I know for me my #1 favorite crafting system of all time was Wurm Online and it was precisely because it was such an involved thing. I get seriously tired of crafting systems that have active gathering and passive construction. IMO you can't even really call that a crafting system. Do the people at car manufacturing and maintenance facilities get to work and say "Ok, time to hit the mines and then smelt all our iron ore into steel, for the frame then go kill a cow and tan it's hide for the seat covers etc. and and the end of the day we'll throw it all in the queue and take a dump while the car builds / repairs itself." or "Let's go spend a ton of money on materials, throw it into the queue while we take a dump, and then go market it ourselves so we can get a bit of profit margin" (EVE) or "Lets take a huge loss on materials so that we can get our skill high enough to make luxury vehicles and THEN make a profit."

 

No. The work itself is the process. The work itself has value. That's the way it was in Wurm. I didn't need to gather the materials myself or play the market game to generate profit as crafter. The work itself was an involved and time consuming process so I could log on and use a bunch of iron from the village's supply to help create and improve weapons and tools for people and not only would they not be upset I used their mats. They would be extremely happy I put hours worth of work into their gear.

 

Still the only MMO I have played to date where I really, truly loved to craft.

Edited by andius

"To hell with honor. Win."

A Beginner's Guide to Crowfall (5.8.5 Edition)

 

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The work itself was an involved and time consuming process so I could log on and use a bunch of iron from the village's supply to help create and improve weapons and tools for people and not only would they not be upset I used their mats. They would be extremely happy I put hours worth of work into their gear.

 

I can agree with this sentiment, I truly can.  I'm not 100% sure it will work for CF.  I say this because of the variance of the campaign types and the metrics on how much time a player, even a primary crafter, will spend his/her time.  Will there be enough work for a primary crafter to do to log in, spend several hours crafting, then log off.  Will they be able to log in and do it all over again with very little preparation?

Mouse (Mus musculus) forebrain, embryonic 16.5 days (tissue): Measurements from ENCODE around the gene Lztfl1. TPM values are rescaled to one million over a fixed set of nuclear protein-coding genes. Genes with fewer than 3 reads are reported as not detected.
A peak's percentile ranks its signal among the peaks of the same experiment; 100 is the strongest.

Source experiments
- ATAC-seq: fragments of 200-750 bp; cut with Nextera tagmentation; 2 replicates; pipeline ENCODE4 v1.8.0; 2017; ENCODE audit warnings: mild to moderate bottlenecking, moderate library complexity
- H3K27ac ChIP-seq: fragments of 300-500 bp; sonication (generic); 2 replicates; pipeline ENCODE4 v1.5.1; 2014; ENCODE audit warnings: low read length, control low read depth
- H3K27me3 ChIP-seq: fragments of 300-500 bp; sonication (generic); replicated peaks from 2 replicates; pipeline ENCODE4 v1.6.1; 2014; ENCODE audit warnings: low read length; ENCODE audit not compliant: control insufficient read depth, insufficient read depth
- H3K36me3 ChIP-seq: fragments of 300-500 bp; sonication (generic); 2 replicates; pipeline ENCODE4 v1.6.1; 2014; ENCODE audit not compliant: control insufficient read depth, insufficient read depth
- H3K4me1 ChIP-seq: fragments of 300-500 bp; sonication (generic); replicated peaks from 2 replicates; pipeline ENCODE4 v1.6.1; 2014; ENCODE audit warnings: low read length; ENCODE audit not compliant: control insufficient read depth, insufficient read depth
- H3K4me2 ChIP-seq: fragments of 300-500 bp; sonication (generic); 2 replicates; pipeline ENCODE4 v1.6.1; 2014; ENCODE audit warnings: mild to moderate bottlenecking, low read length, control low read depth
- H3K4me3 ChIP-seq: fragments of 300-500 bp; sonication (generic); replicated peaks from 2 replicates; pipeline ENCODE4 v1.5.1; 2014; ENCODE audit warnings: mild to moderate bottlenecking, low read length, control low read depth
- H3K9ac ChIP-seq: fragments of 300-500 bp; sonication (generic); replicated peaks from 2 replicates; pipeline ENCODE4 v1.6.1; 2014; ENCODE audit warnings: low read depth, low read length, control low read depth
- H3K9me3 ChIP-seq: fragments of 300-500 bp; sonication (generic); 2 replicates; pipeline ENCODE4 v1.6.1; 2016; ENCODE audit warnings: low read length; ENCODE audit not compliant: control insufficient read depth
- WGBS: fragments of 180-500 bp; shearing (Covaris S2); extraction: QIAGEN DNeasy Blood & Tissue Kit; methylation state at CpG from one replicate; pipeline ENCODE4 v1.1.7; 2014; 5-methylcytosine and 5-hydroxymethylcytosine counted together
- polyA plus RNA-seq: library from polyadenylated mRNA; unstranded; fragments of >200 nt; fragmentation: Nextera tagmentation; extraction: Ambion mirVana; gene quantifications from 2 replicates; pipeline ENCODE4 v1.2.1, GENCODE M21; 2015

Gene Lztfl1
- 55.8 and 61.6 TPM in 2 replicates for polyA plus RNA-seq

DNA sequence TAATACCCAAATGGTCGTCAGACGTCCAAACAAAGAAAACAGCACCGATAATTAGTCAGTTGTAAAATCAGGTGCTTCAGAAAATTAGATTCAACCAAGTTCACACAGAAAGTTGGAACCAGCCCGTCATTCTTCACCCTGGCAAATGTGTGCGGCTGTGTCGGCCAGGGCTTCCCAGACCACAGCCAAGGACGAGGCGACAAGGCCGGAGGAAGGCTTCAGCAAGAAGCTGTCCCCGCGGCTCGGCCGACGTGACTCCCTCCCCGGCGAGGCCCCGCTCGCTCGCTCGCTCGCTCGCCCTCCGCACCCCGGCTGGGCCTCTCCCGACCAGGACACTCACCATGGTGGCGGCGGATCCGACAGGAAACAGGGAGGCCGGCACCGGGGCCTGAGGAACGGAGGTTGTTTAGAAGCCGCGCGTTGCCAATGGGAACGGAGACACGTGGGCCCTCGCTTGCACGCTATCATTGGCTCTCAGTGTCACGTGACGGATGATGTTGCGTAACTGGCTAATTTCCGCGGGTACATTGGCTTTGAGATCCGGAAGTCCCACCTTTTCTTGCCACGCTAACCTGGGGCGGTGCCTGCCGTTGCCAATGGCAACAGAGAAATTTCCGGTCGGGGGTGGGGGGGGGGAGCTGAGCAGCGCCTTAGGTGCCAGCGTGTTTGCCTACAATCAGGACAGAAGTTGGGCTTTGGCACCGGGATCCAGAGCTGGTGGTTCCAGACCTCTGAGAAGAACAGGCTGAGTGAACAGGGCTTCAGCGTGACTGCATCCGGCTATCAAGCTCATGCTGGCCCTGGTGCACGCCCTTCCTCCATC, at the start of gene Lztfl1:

Will CF devs be able to put enough work into the crafting system that it is involved enough that a primary crafter can just worry about crafting and not about gathering at all?  If there are primary crafters, will there be primary gatherers?  Gatherer's will have to be more combat orientated due to them risking themselves on a constant basis.  Which will also drive up prices.

 

There are so many metrics.  However the base question stays, can you JUST be a crafter and nothing else?  I doubt CF has that image.  I think they want a crafter to be able to log in and do a multitude of things, or HAVE to do a multitude of things.  Considering it is a player driven market in general, not NPC vendor driven, a lot of time will be spent finding clients or people to purchase materials from.  

 

I think we can be Primary Crafters in the game, but I doubt the crafting system will be in depth enough to all allow us to do nothing else.  That being said, I think they will come up with a system diverse enough to allow us to do crafting for a large % portion of our time.

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Is this what you refer to?

https://www.youtube.com/watch?v=5ID6qkB8BwM

 

Because that is not the point here... That system just puts a little complexity into the "click craft" method

 

While what's being said is to make an active skill-based game, complex or not. We can have or have not the introduction of different tools to make every item to both systems, but that might be unecessary and it all comes down to budget. What's being discussed is the method.

 

Sycon, the argument of time consumption is valid, yet solvable. It all comes down to balancing the game, which I don't really want to discuss, because really, that is going to be the Devs call, one way or another. Let me explain:

- Both methods take a set amount of time for each item, so this is adjustable.

- You can allow mass production on both systems as well, this is also adjustable.

- Learning how to craft is different in both systems. This is not really adjustable.

 

So the only time consumption issue is regarding learning how to craft. Because inside the campaigns, you can regulate every single crafting variable to balance it into defining:

- How long should a crafter have to actively craft

- How long should it takes an item to be ready

And yes they are different topics, maybe you need to cool down your iron sword before its ready, and that takes 2 minutes that don't requires the crafter, along with many other ways to regulate this the perfect way so it's balanced.